In many ways, Leela is Maria’s true heir. Vidyasagar follows Sonia Manzano’s lead in how she interacts with the Muppets. She’s often exasperated with them, as all Sesame Street humans are, but she also seems so excited to be playing with these loveable little weirdos. In the season premiere, she turns to the camera and says “It’s gonna take me a long time to clean up after this adventure” with such Maria-esque gusto that it’s almost like she’s been taking notes.
A perfect example of Leela’s enthusiasm is the closing tag of episode 4180 (which begins 51:10 into the episode and can be viewed on Hulu). It’s a simple scene – she just announces the sponsors with Telly and Baby Bear – and Vidyasagar completely throws herself into it. She excitedly rubs her hands together and says “All right, guys. You ready?” in a mock-serious tone. Squeezed between the two Muppets, she gleefully puts out her hands to display Telly’s “I” vest and Baby Bear’s “12” vest. She closes with a double thumbs-up and says “Excellent job, guys!”
On the page, this is a nothing scene, but Vidyasagar’s performance makes it sing. Everything about it feels so natural and casual and off the cuff. She seems like a person having fun with her friends, which is pretty remarkable when those friends are a nervous monster and a bland, personality-less bear.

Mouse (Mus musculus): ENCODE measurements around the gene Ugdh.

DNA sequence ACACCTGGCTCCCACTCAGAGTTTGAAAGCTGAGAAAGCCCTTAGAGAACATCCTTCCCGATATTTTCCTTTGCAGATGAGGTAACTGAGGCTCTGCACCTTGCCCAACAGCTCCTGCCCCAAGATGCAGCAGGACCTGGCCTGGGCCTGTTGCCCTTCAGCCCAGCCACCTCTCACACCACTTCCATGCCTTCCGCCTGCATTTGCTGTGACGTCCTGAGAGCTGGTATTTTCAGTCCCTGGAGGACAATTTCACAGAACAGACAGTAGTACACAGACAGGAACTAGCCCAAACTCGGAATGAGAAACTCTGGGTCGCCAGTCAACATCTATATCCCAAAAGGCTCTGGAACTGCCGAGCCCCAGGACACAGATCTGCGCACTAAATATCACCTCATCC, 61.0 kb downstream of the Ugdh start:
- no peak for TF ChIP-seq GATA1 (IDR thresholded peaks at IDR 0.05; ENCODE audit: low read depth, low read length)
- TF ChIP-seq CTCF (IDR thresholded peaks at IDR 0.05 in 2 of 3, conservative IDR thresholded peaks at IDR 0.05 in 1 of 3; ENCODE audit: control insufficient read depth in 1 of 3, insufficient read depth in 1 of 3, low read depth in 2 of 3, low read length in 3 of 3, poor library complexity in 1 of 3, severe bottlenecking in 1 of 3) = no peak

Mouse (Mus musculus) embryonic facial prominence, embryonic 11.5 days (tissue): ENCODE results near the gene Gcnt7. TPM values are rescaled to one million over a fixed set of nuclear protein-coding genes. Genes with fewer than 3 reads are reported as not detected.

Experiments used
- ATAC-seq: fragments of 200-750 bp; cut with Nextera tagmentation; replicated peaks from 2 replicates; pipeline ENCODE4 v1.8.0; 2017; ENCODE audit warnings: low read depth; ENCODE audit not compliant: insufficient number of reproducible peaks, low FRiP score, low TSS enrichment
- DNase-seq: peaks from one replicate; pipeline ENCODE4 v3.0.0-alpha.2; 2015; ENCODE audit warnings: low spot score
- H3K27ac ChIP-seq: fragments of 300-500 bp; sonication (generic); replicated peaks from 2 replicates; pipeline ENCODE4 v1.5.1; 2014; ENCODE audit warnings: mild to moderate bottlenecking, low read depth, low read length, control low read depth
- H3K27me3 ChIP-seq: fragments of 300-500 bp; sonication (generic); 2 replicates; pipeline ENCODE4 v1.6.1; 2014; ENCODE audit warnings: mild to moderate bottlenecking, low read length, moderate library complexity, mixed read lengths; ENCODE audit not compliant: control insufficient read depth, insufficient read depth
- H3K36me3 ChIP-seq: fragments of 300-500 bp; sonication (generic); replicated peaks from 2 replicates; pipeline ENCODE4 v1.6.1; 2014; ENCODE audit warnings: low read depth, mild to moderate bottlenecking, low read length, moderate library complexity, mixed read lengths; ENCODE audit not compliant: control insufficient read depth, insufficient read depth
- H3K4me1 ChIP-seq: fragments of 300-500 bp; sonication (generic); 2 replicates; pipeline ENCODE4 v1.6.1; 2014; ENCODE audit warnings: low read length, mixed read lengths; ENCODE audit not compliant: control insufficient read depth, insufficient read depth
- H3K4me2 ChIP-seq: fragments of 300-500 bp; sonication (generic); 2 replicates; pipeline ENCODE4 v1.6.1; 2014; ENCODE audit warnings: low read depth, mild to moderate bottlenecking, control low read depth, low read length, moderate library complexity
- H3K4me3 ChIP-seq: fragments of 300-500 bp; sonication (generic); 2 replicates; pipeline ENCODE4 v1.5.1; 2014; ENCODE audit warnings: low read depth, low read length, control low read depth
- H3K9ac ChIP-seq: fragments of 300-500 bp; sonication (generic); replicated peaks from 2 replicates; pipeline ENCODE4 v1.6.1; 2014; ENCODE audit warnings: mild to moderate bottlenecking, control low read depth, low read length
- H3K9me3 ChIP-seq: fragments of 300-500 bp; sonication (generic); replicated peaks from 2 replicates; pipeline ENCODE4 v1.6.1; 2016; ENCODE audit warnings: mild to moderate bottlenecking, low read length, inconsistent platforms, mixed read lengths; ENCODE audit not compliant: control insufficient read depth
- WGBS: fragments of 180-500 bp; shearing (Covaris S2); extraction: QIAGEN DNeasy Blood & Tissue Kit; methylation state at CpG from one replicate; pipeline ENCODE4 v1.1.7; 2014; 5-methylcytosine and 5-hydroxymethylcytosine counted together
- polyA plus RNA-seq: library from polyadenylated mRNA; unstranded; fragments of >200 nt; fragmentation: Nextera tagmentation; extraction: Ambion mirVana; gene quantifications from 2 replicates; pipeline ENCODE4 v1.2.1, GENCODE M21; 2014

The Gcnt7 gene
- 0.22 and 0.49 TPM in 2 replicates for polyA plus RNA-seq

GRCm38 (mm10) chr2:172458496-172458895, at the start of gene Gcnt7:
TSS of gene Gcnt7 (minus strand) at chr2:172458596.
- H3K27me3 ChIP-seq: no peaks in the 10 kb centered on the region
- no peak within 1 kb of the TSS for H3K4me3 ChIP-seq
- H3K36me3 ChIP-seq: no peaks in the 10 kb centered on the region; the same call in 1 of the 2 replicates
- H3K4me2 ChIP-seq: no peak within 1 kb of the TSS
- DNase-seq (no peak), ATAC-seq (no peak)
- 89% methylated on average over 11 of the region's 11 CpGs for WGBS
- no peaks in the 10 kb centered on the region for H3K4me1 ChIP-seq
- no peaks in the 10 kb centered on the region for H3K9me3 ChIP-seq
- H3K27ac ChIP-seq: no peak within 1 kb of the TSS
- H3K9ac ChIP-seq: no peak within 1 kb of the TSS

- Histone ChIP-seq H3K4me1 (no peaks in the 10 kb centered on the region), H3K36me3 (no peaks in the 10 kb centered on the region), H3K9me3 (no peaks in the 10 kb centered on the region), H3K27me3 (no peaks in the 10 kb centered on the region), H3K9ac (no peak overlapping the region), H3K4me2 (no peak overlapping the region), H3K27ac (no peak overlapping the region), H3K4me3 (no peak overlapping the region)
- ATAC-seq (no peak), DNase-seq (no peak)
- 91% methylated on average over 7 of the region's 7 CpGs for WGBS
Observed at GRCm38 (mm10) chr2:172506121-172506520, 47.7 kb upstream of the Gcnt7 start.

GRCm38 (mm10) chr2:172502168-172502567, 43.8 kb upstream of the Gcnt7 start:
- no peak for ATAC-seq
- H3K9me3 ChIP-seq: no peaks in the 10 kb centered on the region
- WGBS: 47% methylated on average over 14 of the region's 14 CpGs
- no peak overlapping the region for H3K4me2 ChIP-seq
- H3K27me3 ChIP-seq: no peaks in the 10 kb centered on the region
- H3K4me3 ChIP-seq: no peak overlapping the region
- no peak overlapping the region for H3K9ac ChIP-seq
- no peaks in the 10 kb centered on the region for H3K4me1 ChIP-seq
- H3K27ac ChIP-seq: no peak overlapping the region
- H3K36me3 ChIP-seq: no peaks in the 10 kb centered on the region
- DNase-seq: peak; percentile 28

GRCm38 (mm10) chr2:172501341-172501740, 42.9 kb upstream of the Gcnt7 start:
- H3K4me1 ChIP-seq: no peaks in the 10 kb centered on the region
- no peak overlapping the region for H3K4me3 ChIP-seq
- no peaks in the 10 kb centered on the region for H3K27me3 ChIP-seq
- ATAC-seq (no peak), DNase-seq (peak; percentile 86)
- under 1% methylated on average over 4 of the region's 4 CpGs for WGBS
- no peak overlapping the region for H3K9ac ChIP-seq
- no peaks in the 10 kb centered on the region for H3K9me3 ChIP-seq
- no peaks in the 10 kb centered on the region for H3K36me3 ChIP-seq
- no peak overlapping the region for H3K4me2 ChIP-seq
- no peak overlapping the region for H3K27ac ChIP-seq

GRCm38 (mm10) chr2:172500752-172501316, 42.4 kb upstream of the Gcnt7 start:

Throughout the season, Leela’s performances are so full of wonderful little nuances that it can be hard to describe them. When pressed by Big Bird and Snuffy to be in their talent show, she decides to juggle an apple and an orange. This idea causes her to stick out her tongue and shake her head in a victorious fashion.
Leela follows that up by doing a sheepish “aw, shucks” wave when she’s finished. These are just two of her many terrific moments in that scene, and this scene is just one of many standout moments she has in this season. She put in that much effort all the time. Leela was the best thing to happen to Sesame Street in many years, and I’m so grateful we got to watch her hang out there for a while.